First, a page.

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From unicorn to decacorn – are these newly bred startups here to stay?

With seemingly more and more workers breaking free from the chains of the corporate world to embark on their own business journey, seeking a better life quality and meaningfulness, we’re asking whether those startups are here to stay… or whether they will be very short lived idealisms.  

Building your own business is arguably more of an option for people more than ever; particularly with the ongoing opportunities that come with the evolution of social media, online networking and ecommerce.

However, a business dream can soon become a nightmare. Perhaps startup founders get into their business building for the wrong reasons, or underestimate the hardships they are bound to face and that’s what leads to a failure down the line. On the other hand, a person’s mix of passion, knowledge and experience and their drive to dictate their own lifestyle and future, might just be the perfect recipe for startup success.

Among the increasing number of startups, what does it take for them to stick around? How do these startups take themselves from small to big with successful growth?

In our forum today we have the opinions of James Gilbert, Director APAC at HubSpot and Jeremy Liddle, Chief Revenue Officer at SingularityU.

James Gilbert, Director APAC, HubSpot

It’s never been easier to start a business, but it’s never been harder to scale one. When you’re growing a business, two numbers matter more than anything else:

1) How much it costs to acquire a new customer (CAC)

2) That customer’s lifetime value — how much they’ll spend with you over their lifetime (LTV)

Customer acquisition costs (CAC) have been steadily rising for B2B and B2C companies. Over the last five or so years, overall CAC has risen almost 50% — and while paid CAC is still higher than content marketing (organic) CAC, organic costs are rising at a faster rate. Most businesses focus on lowering CAC. Inbound marketing made this pretty easy, but it’s getting harder as the likes of Facebook and Google make it harder to acquire customers organically (i.e. without large advertising budgets to supplement your organic strategy). The big opportunity for today’s startups is twofold:

1) Raising the lifetime value of their existing customers

2) Turning their customers into brand advocates

When you have a base of successful customers who are willing and able to spread the good word about your business, you create a virtuous cycle. Happy customers transform your business from a funnel-based go-to-market strategy into a flywheel. Through promoting your brand, they’re supplementing your in-house acquisition efforts. This creates a flywheel where post-sale investments like customer service actually feed “top of the funnel” activities.

The happier your customers, the more willing they are to promote your brand, the faster your flywheel spins, and the faster your business grows. Not only is this the right thing to do by your customers, it’s the financially savvy thing to do for your business. It’s a win-win-win. At HubSpot, that’s what we refer to as ‘growing better’.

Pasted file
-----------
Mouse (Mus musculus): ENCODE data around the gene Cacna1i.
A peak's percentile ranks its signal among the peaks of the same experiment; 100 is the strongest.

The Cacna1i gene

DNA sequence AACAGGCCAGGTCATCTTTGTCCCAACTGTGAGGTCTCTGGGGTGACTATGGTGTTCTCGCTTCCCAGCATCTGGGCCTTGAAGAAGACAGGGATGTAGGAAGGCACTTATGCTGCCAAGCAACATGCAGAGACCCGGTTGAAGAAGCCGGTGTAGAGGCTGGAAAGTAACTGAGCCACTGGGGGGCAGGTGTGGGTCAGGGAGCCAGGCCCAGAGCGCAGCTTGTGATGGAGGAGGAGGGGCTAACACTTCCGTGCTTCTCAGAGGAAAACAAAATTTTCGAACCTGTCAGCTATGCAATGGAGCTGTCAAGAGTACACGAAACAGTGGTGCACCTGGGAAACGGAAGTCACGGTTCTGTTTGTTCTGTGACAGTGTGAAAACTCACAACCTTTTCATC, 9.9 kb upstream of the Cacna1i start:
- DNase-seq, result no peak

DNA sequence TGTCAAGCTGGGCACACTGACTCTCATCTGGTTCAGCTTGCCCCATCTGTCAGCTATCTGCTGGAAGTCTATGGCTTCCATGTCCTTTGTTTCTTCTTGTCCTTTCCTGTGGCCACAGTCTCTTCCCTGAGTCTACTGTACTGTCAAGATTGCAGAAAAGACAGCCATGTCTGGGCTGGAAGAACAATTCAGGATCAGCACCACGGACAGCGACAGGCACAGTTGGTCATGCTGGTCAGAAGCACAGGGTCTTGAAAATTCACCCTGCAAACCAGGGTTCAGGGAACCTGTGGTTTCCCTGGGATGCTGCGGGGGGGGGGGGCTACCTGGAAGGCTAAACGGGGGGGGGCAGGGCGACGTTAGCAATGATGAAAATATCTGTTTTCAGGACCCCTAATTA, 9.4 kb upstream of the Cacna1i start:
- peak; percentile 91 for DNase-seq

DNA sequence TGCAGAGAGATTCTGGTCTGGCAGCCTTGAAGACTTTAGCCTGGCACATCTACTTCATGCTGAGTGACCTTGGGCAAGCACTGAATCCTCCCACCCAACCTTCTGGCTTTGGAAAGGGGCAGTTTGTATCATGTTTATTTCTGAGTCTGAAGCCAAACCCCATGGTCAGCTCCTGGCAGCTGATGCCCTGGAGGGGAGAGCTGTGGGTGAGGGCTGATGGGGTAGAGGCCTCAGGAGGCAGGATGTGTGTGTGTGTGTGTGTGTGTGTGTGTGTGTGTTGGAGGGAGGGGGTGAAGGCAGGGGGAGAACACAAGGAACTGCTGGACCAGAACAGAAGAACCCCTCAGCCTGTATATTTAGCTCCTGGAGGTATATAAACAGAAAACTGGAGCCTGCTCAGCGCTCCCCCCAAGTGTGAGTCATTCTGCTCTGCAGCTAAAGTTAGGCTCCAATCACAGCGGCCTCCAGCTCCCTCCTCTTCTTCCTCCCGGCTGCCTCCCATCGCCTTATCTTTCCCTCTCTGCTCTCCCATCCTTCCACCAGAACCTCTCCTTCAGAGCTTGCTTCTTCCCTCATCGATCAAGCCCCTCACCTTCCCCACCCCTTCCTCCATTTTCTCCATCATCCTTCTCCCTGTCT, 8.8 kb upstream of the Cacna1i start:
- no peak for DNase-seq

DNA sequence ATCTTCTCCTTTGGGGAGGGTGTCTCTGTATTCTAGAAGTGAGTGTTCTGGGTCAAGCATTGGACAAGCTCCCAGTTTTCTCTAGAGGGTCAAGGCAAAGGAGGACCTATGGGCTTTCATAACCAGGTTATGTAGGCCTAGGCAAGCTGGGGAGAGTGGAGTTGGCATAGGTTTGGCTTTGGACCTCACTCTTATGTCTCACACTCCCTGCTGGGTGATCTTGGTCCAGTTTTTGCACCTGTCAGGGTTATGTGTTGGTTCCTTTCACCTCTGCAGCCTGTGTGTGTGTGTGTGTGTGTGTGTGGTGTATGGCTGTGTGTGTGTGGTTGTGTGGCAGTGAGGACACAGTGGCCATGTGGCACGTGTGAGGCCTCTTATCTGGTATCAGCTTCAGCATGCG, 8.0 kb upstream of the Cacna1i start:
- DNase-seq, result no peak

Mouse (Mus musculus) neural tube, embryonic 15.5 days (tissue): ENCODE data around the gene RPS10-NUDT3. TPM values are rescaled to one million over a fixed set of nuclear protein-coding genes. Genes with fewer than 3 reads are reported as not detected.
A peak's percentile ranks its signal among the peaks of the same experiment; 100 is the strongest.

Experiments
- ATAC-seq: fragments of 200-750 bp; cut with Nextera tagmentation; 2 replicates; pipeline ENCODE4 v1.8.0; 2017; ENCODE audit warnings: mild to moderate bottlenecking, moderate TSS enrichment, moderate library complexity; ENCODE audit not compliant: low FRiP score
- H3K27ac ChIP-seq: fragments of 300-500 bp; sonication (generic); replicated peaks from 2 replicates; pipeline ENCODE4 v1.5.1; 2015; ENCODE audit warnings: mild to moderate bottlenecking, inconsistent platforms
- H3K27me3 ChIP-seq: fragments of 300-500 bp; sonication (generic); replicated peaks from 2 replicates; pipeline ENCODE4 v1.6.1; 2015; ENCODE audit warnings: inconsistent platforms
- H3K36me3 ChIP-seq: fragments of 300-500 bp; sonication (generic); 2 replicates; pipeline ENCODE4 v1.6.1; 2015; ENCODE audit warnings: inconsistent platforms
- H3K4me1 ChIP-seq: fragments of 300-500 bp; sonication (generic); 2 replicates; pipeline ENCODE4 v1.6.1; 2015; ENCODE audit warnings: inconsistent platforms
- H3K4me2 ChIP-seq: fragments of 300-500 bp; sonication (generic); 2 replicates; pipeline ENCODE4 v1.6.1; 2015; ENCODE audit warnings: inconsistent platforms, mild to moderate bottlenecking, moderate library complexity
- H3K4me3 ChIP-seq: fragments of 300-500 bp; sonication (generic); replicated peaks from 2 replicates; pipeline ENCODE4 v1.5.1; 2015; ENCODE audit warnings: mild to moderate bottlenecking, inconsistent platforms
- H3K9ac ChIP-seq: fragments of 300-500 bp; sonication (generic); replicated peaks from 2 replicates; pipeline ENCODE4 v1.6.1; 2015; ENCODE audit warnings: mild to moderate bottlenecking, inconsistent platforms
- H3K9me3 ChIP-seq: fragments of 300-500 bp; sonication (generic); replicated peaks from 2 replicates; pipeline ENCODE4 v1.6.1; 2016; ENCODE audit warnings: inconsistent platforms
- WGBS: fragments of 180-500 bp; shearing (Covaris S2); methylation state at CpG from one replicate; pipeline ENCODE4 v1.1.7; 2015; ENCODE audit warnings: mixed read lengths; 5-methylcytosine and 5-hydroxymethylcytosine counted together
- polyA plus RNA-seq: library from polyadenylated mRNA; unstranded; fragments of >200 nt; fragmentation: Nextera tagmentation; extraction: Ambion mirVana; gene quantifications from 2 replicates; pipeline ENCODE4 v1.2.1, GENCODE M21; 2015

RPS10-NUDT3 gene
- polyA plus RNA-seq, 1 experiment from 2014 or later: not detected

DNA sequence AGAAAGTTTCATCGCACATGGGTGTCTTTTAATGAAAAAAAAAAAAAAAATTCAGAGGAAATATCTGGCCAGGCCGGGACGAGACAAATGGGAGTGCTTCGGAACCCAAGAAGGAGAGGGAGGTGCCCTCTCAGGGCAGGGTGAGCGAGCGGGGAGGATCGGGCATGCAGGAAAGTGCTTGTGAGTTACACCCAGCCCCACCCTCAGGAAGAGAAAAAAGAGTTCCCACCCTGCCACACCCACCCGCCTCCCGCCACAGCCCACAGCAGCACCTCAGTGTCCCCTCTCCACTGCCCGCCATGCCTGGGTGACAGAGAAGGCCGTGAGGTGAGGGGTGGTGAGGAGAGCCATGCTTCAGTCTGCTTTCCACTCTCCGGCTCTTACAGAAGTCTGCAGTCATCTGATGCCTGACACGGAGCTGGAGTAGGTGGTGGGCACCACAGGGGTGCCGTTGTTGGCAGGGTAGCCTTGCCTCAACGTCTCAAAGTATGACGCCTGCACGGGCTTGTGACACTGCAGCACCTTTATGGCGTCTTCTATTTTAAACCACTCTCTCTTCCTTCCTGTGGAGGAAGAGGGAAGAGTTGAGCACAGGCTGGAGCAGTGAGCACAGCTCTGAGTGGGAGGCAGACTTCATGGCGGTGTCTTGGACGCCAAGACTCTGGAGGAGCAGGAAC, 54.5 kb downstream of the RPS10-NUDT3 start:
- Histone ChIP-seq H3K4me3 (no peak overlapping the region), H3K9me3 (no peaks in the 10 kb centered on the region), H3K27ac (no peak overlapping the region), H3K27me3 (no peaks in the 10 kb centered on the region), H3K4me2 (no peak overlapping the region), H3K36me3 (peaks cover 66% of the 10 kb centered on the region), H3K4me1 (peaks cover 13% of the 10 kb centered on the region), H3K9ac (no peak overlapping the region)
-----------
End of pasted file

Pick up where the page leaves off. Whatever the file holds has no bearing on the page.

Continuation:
Jeremy Liddle, Chief Revenue Officer, SingularityU Summit Australia

Many people thought it was ridiculous that Amazon lost money for over 10 years. Now it is valued at US $915bn and is one of the most valuable companies in the world.

Uber was touted as overvalued by many skeptics through almost every round of private funding. Whilst the IPO didn’t shoot the lights out, their market cap still stands at US $69bn and many investors have made astronomical returns.

Many skeptics thought Canva was overvalued when it raised it’s second and third rounds of capital. They thought the same when it became Australia’s newly minted unicorn, valued at $1bn and still private, because of the insane revenue multiple required to calculate a price-revenue based valuation. Just this week Canva has been revalued at US $2.5bn based on another fresh round of funding and, once again, investors are on track to make huge returns.

Whilst the vast majority of startups will inevitably fail, the unicorns, decacorns, and global statistics point to the fact that enough of these companies are surviving and thriving to build new industries and drive humanity forward.

Emma Lo Russo, CEO and co-founder, Digivizer

I don’t think there is any single next big game changer – because tech is changing all the time.

However, the themes of AI coupled with secure electronic ledgers (blockchain) as part of larger interconnected, unmanned systems provide very different challenges for creating and engineering positive and ethical customer experiences. The opportunities are for businesses to think as far forward as they can, and see how they can integrate new technology, new thinking and new experiences to fuel their marketing, strategy development and business growth.

Our business is about measuring the ROI on digital marketing with the customer at the heart of all we do. We measure their interaction with content across multiple platforms. With the likely movement of technology we will pursue adding the engagement and digital footprint of “things”. Still one view of the customer – but who, where, how they engage.  Exciting times ahead for all!

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Loren Webb

Loren Webb

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